There is a thing that happens when you tell someone that you are into making games.
In their mind they probably go: "Games? These silly things on my phone? Or those power fantasy murder simulators? You make those?" Not that they judge you, or question your morals. They just don't know much about what you are talking about, and most of the time, also don't know that they don't know much about it.
I like this thing when it happens. It is an opportunity to explain things.
If you are past your adolescent days of debating what art is, you know as well as I do that the question "What is art?" is not a good one. It's a question like "What is happiness?" or "What is hope?". Happiness is you feeling happy, which means nothing. You can feel content, you can feel at peace, you can be joyful or be having fun, or none above, and still call yourself happy without actually knowing what it exactly means. And that is fine. The words "happy", "hope", and "art" are among those that are useful to us only if they don't have an exact meaning.
A good question about art, however, would be "What is artistic about this?" For music, and theater, and literature, and cinema, everyone has an answer. It is pretty, it is aesthetically pleasing, it is clever. It requires coordination, coreography, effort. It makes me feel.
Things that make you feel are things that are, no one would deny, artistic. Therefore, art. Art is not just whatever makes you feel. But whatever makes you feel, is in one way or another, art.
Game, we describe, as something interactive. It is built with this interactivity in mind, and designed to provide an experience. It not only tells stories or opens up worlds, it responds. Games - whether they are made for singular experience or a group play - provide the setting and let the player, well, play.
That setting does not only include characters or stories, it also has a ruleset and mechanics that allow the player to negotiate their way through this setting. The game is everything that is not the player. It is basically a premade god that has dominion over player's fate as dictated by its ruleset.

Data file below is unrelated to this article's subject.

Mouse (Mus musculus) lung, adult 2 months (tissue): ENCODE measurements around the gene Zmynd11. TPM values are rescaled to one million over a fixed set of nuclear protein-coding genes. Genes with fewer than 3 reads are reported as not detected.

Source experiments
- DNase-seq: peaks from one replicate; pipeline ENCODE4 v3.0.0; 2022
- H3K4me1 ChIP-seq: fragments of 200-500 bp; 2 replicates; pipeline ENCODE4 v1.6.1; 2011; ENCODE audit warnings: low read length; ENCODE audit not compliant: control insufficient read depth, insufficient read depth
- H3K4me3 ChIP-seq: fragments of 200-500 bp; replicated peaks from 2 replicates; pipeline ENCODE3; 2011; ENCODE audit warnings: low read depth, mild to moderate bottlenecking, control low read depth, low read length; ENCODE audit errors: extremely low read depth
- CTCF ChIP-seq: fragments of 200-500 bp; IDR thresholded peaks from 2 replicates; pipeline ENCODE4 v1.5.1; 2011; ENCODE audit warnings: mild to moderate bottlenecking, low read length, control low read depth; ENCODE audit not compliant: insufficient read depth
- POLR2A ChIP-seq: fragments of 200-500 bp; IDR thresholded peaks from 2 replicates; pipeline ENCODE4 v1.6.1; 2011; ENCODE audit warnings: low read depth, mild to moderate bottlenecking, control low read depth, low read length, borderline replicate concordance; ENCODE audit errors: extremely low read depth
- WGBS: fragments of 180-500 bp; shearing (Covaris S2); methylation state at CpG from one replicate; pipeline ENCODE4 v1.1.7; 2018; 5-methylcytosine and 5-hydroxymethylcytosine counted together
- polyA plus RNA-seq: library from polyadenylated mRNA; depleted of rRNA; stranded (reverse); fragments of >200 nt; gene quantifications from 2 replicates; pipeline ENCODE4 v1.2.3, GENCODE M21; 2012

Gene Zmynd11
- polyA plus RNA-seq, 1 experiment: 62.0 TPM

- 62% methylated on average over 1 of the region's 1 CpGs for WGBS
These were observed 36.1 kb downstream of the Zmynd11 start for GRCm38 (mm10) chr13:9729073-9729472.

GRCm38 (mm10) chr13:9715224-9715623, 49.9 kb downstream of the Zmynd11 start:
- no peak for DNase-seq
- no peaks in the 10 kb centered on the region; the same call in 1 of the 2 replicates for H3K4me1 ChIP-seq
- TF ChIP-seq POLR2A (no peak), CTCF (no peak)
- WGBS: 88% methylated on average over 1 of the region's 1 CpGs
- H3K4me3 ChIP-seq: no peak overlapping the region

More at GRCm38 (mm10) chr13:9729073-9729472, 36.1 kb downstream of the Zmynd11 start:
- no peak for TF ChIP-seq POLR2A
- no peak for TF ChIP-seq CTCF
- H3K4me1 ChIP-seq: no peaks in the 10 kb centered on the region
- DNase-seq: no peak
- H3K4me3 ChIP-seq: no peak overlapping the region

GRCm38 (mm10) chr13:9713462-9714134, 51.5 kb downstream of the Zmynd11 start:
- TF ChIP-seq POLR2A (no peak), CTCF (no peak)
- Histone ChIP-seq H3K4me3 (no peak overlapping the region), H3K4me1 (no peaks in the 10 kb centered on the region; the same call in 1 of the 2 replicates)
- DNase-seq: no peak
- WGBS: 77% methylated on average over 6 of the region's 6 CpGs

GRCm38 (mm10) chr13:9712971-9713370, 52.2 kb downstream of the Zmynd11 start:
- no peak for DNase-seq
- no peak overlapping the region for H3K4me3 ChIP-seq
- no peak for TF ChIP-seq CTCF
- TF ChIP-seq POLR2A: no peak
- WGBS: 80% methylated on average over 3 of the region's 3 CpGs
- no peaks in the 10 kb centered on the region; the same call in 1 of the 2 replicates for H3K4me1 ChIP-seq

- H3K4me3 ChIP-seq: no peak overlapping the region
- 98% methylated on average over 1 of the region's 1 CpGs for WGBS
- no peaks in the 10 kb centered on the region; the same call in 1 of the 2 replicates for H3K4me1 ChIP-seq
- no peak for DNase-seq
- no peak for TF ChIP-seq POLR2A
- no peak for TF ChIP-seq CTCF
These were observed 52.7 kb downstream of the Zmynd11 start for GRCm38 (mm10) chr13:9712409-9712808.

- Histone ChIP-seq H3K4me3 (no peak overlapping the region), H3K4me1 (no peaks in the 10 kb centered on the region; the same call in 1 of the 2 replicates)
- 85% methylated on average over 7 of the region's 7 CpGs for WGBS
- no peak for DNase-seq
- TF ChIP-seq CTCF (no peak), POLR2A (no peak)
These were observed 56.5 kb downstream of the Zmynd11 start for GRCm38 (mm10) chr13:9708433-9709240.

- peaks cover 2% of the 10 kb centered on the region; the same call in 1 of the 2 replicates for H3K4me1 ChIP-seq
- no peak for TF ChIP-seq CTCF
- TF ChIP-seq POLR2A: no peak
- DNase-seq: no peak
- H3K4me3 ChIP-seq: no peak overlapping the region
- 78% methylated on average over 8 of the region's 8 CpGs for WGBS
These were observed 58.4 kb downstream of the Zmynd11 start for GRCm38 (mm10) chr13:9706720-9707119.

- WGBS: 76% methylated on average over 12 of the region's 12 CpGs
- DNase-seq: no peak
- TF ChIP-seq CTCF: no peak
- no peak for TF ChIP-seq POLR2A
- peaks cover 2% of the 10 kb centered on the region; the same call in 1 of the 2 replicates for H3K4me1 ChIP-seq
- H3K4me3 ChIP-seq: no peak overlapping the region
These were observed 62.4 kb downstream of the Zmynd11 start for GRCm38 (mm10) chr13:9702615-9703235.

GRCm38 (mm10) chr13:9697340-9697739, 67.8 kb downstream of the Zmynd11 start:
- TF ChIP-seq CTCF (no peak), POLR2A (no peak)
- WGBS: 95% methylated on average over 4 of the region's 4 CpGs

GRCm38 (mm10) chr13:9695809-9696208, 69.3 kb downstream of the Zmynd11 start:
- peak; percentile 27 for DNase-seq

It giveth, and it taketh away.
Now that we've established these things
Something that has control over the player, when it is meticulously designed to provide an experience (possibly unique to every player) - I can't see how such a thing can't make anyone feel. And they do make you feel. They make you feel a lot of things.
Powerful, joyful, sad, desperate, fearing for my life, stuck between two hard choices, irritated, annoyed, crazy. I have felt all these playing games. Yes, I have had moral dilemmas. Papers Please did that. And I have felt like going crazy - Spec Ops: The Line did that. When I heard distant explosion sounds in my Rust server I was afraid - and when those sneaky bastards teared our home to the ground, I was angry and annoyed. Building a home with wooden walls inside a mountain in Minecraft and lighting it up so it looks pretty from outside made me feel peaceful. To The Moon dragged me through a whole spectrum of emotions, including heartache and endearment, ending up in happy tears.
You might argue that it's escapism, and I would fire back saying that the book Lord of the Rings is not much different - in fact I love them just as much as games, maybe more. Besides, escapism is not a bad thing. Those who escape aren't the one that mucked the real world up. At least we are finding some peace in other worlds, novelized or gamified.
The thing is...
Games are art. And as any art form, there are good ones, stupid-fun ones, and outright-shitty ones. Some go for easy marks like being a power fantasy for the player, some are ambitious and try to simulate a whole continent and leave the player free to roam the land, and some do something new and different like putting player in the seat of a border control clerk.
So why don't people know about games? Why are they limited by Farmville and Candy Crush Saga?
Well, two reasons. Digital games were born from a subculture, and fairly recently. Unlike literature and music which were born in the halls of kings and aristocrats, games essentially come from alienated youth of the 70s and 80s. Not in the sense that they produced it first, but they were the first major audience these things were marketed to. Family games like Pong were the exception until Nintendo came along, which only added younger children to the mix, not the adults. And through the years mainstream marketing for games hasn't really gone far from the angsty teenager blowing things up and murdering people. The equivalent of "literary fiction" for digital games has only recently (read: a couple of years) matured enough to be partially recognized in the mainstream culture.
The other reason is a little more realistic: control schemes. You can just sit and watch your first movie. You can open your first book and start reading. First time you listen to music you don't even need to do anything. But your first game? You need to familiarize yourself. You will not only need to learn how to use a mouse, keyboard, and a gamepad, for every single new game you will have to learn how to play that game. Tutorial stages are a default part of games now, in one way or another. And naturally, since there is a higher barrier of entry, it will be harder for gaming to outgrow being a niche pastime.
However, it is all but certain that gaming, or rather digital interactive entertainment, will be a regular part of people's art and entertainment consumption; it will also lose its negative connotations sooner or later. Until then, I will have this thing that happens from time to time, and will happily explain how digital games are great, how powerful they are, and how we have only begun to scratch the surface when it comes to its potential for making you feel.